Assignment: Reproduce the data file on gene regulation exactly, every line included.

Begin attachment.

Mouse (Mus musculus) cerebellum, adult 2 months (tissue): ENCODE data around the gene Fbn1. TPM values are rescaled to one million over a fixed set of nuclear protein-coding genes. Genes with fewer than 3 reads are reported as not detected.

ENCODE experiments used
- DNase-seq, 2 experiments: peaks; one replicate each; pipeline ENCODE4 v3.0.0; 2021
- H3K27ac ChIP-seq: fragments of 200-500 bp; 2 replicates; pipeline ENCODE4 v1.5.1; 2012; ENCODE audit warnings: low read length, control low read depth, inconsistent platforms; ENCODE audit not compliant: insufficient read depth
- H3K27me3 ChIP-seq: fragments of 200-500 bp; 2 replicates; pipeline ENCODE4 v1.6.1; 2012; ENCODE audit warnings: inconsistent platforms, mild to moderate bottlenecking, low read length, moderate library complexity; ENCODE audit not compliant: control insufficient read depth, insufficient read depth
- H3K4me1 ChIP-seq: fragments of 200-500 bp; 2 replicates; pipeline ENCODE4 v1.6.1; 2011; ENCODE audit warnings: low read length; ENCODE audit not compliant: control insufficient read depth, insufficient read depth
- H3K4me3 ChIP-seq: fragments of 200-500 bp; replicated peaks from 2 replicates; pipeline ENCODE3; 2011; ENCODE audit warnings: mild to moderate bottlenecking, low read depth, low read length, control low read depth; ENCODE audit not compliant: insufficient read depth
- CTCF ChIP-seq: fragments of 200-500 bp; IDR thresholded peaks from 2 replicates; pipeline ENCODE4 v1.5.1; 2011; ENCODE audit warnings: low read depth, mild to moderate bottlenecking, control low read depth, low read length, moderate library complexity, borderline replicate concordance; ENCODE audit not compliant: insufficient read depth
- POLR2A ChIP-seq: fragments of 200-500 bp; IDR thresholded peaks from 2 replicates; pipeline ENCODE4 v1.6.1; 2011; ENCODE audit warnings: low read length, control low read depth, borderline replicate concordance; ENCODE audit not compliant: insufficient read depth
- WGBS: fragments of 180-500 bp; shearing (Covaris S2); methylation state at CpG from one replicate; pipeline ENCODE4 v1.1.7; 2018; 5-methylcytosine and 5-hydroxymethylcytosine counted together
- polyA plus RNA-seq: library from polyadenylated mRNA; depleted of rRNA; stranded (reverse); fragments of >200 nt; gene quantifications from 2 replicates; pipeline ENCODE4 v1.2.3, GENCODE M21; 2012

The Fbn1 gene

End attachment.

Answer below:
Mouse (Mus musculus) cerebellum, adult 2 months (tissue): ENCODE data around the gene Fbn1. TPM values are rescaled to one million over a fixed set of nuclear protein-coding genes. Genes with fewer than 3 reads are reported as not detected.

ENCODE experiments used
- DNase-seq, 2 experiments: peaks; one replicate each; pipeline ENCODE4 v3.0.0; 2021
- H3K27ac ChIP-seq: fragments of 200-500 bp; 2 replicates; pipeline ENCODE4 v1.5.1; 2012; ENCODE audit warnings: low read length, control low read depth, inconsistent platforms; ENCODE audit not compliant: insufficient read depth
- H3K27me3 ChIP-seq: fragments of 200-500 bp; 2 replicates; pipeline ENCODE4 v1.6.1; 2012; ENCODE audit warnings: inconsistent platforms, mild to moderate bottlenecking, low read length, moderate library complexity; ENCODE audit not compliant: control insufficient read depth, insufficient read depth
- H3K4me1 ChIP-seq: fragments of 200-500 bp; 2 replicates; pipeline ENCODE4 v1.6.1; 2011; ENCODE audit warnings: low read length; ENCODE audit not compliant: control insufficient read depth, insufficient read depth
- H3K4me3 ChIP-seq: fragments of 200-500 bp; replicated peaks from 2 replicates; pipeline ENCODE3; 2011; ENCODE audit warnings: mild to moderate bottlenecking, low read depth, low read length, control low read depth; ENCODE audit not compliant: insufficient read depth
- CTCF ChIP-seq: fragments of 200-500 bp; IDR thresholded peaks from 2 replicates; pipeline ENCODE4 v1.5.1; 2011; ENCODE audit warnings: low read depth, mild to moderate bottlenecking, control low read depth, low read length, moderate library complexity, borderline replicate concordance; ENCODE audit not compliant: insufficient read depth
- POLR2A ChIP-seq: fragments of 200-500 bp; IDR thresholded peaks from 2 replicates; pipeline ENCODE4 v1.6.1; 2011; ENCODE audit warnings: low read length, control low read depth, borderline replicate concordance; ENCODE audit not compliant: insufficient read depth
- WGBS: fragments of 180-500 bp; shearing (Covaris S2); methylation state at CpG from one replicate; pipeline ENCODE4 v1.1.7; 2018; 5-methylcytosine and 5-hydroxymethylcytosine counted together
- polyA plus RNA-seq: library from polyadenylated mRNA; depleted of rRNA; stranded (reverse); fragments of >200 nt; gene quantifications from 2 replicates; pipeline ENCODE4 v1.2.3, GENCODE M21; 2012

The Fbn1 gene